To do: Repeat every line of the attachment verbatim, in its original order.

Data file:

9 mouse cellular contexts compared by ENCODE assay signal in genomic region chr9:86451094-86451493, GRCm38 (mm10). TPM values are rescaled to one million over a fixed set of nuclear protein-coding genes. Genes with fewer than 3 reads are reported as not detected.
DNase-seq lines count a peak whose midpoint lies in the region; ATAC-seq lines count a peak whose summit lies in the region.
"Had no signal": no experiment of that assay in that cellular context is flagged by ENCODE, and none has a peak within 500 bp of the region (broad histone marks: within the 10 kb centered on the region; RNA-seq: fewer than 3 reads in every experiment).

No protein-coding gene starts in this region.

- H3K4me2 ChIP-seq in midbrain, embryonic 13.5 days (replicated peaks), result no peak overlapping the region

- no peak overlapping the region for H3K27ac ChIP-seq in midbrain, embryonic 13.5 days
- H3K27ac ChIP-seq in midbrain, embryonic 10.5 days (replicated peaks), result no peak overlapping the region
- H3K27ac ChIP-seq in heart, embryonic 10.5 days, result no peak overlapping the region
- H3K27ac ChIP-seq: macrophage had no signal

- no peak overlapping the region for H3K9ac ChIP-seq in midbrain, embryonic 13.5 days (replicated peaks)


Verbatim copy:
9 mouse cellular contexts compared by ENCODE assay signal in genomic region chr9:86451094-86451493, GRCm38 (mm10). TPM values are rescaled to one million over a fixed set of nuclear protein-coding genes. Genes with fewer than 3 reads are reported as not detected.
DNase-seq lines count a peak whose midpoint lies in the region; ATAC-seq lines count a peak whose summit lies in the region.
"Had no signal": no experiment of that assay in that cellular context is flagged by ENCODE, and none has a peak within 500 bp of the region (broad histone marks: within the 10 kb centered on the region; RNA-seq: fewer than 3 reads in every experiment).

No protein-coding gene starts in this region.

- H3K4me2 ChIP-seq in midbrain, embryonic 13.5 days (replicated peaks), result no peak overlapping the region

- no peak overlapping the region for H3K27ac ChIP-seq in midbrain, embryonic 13.5 days
- H3K27ac ChIP-seq in midbrain, embryonic 10.5 days (replicated peaks), result no peak overlapping the region
- H3K27ac ChIP-seq in heart, embryonic 10.5 days, result no peak overlapping the region
- H3K27ac ChIP-seq: macrophage had no signal

- no peak overlapping the region for H3K9ac ChIP-seq in midbrain, embryonic 13.5 days (replicated peaks)